Greg Gudorf only became CEO of Pure Flix Digital last fall, but the former Sony executive with experience in technology and marketing has already starting to make some waves in the industry.
According to TheBlaze.com, Gudorf recently conducted an interview with The Church Boys podcast, in which he applauded the success of the Pure Flix Entertainment film “God’s Not Dead,” which earned over $60 million in the U.S. box-office, and the recently released sequel “God’s Not Dead 2.” He also talked about what it should mean in terms of Hollywood’s decisions going forward as well as society as a whole.
“I think the lesson to take away if you’re on the Hollywood side of things is look at what people are watching and asking for,” Gudorf said. “There’s been a resurgence of faith and family oriented programming. People want that. Hollywood should take that lesson of a wholesome positive message and work to bring that to more and more people.”
Pure Flix Digital, a subsidiary of Pure Flix Entertainment, recently launched “Faith and Family Streaming,” a Netflix-style movie streaming platform that features only uplifting, family, and faith-based content. It was born out of the notion that many families are sick and tired of seeing the same kind of explicit, adult, and violent nature the industry is inundated with. Radiation, which cell phones constantly emit, isn’t the only thing parents should be worried about their kids being exposed to.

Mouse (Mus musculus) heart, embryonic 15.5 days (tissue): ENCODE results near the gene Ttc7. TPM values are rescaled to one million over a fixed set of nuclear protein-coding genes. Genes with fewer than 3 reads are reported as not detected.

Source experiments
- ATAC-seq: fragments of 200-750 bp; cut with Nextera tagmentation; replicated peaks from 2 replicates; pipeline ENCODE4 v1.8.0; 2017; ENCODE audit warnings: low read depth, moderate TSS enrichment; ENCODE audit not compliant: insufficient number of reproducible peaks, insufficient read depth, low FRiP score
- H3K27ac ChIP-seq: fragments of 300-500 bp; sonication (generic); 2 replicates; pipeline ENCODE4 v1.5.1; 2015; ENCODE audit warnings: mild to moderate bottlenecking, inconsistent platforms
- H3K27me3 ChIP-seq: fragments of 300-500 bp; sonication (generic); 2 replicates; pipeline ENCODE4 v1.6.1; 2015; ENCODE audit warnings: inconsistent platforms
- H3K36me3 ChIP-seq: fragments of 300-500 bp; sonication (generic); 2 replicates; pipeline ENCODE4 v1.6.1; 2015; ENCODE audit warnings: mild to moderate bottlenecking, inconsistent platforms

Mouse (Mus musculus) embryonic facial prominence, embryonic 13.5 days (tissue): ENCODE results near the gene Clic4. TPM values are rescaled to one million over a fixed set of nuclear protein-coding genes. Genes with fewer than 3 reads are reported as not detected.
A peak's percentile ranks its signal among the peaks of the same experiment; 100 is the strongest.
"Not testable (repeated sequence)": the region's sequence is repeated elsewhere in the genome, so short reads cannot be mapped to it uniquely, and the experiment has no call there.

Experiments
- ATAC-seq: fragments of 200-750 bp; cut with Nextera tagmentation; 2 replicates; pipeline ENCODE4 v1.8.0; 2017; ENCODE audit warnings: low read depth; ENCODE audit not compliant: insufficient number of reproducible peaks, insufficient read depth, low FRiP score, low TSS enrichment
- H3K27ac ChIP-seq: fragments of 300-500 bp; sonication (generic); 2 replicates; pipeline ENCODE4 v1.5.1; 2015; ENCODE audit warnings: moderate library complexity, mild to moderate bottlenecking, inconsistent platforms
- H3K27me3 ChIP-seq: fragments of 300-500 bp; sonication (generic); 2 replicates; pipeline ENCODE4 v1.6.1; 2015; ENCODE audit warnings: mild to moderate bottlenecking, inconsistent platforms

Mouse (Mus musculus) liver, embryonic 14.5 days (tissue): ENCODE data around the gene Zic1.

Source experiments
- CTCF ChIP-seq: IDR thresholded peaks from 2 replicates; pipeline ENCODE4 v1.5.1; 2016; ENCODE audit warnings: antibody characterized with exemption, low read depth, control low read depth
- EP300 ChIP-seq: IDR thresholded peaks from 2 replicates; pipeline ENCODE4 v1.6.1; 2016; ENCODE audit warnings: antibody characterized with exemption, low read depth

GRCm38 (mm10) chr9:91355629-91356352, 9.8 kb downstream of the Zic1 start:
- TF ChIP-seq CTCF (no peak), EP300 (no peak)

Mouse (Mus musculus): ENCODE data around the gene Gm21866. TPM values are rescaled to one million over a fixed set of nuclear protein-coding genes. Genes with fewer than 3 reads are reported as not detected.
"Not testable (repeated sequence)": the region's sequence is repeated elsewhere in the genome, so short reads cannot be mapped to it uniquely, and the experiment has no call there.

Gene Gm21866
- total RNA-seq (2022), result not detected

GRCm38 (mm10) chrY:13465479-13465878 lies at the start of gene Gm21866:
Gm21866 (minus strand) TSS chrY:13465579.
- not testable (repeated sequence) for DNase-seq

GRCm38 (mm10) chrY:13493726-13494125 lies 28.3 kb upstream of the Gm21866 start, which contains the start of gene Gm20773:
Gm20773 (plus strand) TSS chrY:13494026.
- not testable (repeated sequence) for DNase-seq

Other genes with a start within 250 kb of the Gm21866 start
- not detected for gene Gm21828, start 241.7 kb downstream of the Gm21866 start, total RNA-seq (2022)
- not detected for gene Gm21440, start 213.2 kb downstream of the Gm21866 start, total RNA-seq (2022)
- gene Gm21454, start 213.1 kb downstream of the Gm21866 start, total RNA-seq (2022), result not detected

“The amount of violence and other things that Hollywood has turned to in the name of entertainment and the impact that has and on our culture is really astounding — and it can be tracked,” Gudorf said on the podcast.
With their unique streaming service, Gudorf aims to give families instant access on phones, tablets, and televisions to the wholesome kind of content they desire, but find increasingly hard to find. It’s also his hope that the success they’re having will be noticed by other Hollywood execs who will start to follow suit.
“Faith and Family Streaming” currently has about 3,000 titles and plans to keep adding more, potentially even delving into original content. With the amount of time children now spend glued to the TV, Gudorf wants there to at least be a positive choice to turn to.
“If you take a look at the average child growing up, by the time they’re 18 they will have spent six times more in media hours than they did in school hours, 32 time more with media than they did with their parents [and] 80 times more than church if they go once a week.”